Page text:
There's no way you walk out of Broadway's Beetlejuice not talking at some point about the delightful, scene-stealing performance by Jill Abramovitz and what she wears in the show. Known for her memorable character turns in Broadway's Fiddler on the Roof, Cinderella, and 9 to 5, Jill once again makes a feast out of the featured characters Juno (the demon from hell), Maxine Dean (a hilarious Real Housewife -type), and the sweet neighbor next door.
Scroll on as Jill offers BroadwayBox a closer look at her Beetlejuice character track and her Tony-nominated William Ivey Long costume pieces.
The Itsy Bitsy Funeral Dress
Okay—three words: William. Ivey. Long. Every costume in the opening number is a work of art. Instead of being just a bunch of black dresses and suits for a funeral, each costume has elements from different time periods and styles. Somehow, they all come together in this steampunkish collage of funereal gorgeousness. Plus, they have little macabre inside jokes—my dress has a silver spider web that goes across the front of the dress and leads to a spider on my right hip. And then that thing on my shoulders—it has a tail that goes all the way down the back. Like what even is it? Epaulets? A cape? Who knows! William invented it during a fitting, and it’s awesome. Also, that gorgeous hat. I get to feel pretty for a hot second before I descend into crazy lady land.
We get around a minute on stage in these bedazzled choir robes, and I think they’re hilarious because they’re so regular…in a show with green dancing zombie cheerleaders and monster sandworms.
Queen Maxine Dean
This Maxine dress is the best. In fittings, I used to say it was like a BMW—there’s so much engineering that went into creating it. It’s a body-hugging evening gown but I could do gymnastics in it. If I could do gymnastics. In fittings, William made me jump around, fling my legs over chairs—everything that Maxine does. He wanted to make sure that no funny was lost at the expense of design. And the design team agonized over which way the top layer draped so that the velvet picked up the light the right way. So much detail! After doing so many readings and workshops I thought I had this character down. But then I saw William’s sketches for her and I stole his ideas and she got weirder.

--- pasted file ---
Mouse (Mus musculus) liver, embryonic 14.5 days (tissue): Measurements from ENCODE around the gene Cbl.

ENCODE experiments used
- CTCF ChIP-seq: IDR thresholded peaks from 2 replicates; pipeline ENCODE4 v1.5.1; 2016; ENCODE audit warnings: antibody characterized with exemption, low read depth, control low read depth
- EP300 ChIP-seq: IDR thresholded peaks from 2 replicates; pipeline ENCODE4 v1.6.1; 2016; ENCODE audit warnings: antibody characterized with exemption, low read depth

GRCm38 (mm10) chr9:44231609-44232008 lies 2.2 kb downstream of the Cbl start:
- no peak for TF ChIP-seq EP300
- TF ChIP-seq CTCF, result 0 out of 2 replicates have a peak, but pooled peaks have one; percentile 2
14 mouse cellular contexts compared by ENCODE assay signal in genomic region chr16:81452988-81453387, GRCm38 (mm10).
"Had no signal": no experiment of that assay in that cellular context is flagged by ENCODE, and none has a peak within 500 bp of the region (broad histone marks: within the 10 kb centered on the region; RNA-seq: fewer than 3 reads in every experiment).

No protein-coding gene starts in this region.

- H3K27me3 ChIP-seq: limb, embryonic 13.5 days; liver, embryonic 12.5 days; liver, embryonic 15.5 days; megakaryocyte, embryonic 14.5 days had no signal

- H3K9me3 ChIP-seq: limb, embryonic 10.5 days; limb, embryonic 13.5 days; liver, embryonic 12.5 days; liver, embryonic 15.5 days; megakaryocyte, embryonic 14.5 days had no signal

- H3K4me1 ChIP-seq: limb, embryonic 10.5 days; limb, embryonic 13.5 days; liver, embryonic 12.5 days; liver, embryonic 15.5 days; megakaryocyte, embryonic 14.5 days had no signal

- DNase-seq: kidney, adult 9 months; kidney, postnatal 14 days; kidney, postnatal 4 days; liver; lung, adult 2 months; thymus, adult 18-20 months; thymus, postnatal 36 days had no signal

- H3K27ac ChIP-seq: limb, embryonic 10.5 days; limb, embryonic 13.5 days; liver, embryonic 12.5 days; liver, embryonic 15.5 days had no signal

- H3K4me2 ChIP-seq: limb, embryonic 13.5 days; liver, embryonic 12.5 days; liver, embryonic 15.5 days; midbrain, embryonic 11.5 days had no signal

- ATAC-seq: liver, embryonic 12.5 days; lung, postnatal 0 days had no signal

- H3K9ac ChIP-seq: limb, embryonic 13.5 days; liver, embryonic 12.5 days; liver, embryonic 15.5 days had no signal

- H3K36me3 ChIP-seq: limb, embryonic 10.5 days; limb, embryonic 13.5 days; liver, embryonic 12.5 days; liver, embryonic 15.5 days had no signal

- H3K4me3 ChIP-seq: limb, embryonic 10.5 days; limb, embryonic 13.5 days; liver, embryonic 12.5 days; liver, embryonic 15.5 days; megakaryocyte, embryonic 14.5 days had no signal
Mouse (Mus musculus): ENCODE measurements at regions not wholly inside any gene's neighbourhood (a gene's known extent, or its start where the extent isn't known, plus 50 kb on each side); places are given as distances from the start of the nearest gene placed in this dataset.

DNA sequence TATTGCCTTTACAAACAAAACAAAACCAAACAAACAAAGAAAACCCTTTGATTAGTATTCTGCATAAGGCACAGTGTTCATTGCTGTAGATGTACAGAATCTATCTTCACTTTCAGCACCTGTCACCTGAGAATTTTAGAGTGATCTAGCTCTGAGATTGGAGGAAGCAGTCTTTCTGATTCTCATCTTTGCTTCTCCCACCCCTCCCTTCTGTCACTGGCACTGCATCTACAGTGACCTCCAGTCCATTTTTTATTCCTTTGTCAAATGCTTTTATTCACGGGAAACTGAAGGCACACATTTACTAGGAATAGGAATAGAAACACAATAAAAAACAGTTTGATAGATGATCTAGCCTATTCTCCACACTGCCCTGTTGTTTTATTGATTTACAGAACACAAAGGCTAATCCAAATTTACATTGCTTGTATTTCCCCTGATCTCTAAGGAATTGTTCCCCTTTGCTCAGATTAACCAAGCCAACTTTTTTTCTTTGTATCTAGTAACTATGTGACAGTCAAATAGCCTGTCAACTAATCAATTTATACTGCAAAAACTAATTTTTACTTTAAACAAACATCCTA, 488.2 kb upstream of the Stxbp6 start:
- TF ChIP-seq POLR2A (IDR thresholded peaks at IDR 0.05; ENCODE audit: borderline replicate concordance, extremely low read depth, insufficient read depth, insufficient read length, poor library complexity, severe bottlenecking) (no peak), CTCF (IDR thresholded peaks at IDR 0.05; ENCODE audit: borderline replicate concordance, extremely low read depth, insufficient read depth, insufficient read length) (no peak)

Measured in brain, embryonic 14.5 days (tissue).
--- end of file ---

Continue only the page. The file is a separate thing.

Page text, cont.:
Tim Burton’s Neighbor Lady
I wear padding for this and the rest of the second act and I love it, but at first it felt extra heavy and I couldn’t figure out why. Walking up the stairs to my dressing room after my little tap dancing moment at the top of Act II, I’d be totally out of breath and like, “WHAT IS WRONG WITH ME???” Then one day, I passed Jamie from wardrobe holding two giant metal plates and he said, “I just took these out of your boobs.” The stairs got a little easier after that. The dress has hand-painted flowers on it that are recreations of Tim Burton’s early sketches. The whole thing, as well as my face, gets blasted with shaving cream every night. Exiting the stage, panting and covered in shaving cream, I usually pass Rob McClure on his way to the stage and he loves to say, “So that’s your life.”
The Magic of Juno
If the Maxine dress is a car, the Juno suit is an RV. It took multiple departments working together to make this. There are electrics, props, PVC tubing, all manner of stuff is involved in this thing. My dresser Liz and I have pulled muscles getting the tubing in the right places for the smoke trick. Also, there are hand-painted swirls of latex all over the suit. I think my favorite part of this (besides the smoking neck, obviously) are the dainty ankle straps on the hand-painted shoes. Juno is a literal demon from hell but she’s got these slender little shoe straps. Also, this wig. It makes me probably over seven feet tall and I’m always forgetting and walking into doorframes and low ceilings.
Juno's Finale Look
Everyone gets a black and white costume for bows. Some of us have exact replicas of our last costumes—just in black and white. That’s what this pic is. When we first got our black and white costume I forgot to change into it one day when they were taking press photos during a show and I went out in my red suit. I was mortified—pretty sure I ruined that photo. One last shout out to William’s whole team—they are the BEST! Paul Spadone, Tina McCartney, so many others—they’re creative and collaborative McGyvers who also happen to be fun as hell to hang out with. This track is a character gal's dream come true—they're a huge part of that.
You can’t miss Jill Abramovitz in ‘Beetlejuice’ at Broadway’s Winter Garden Theatre.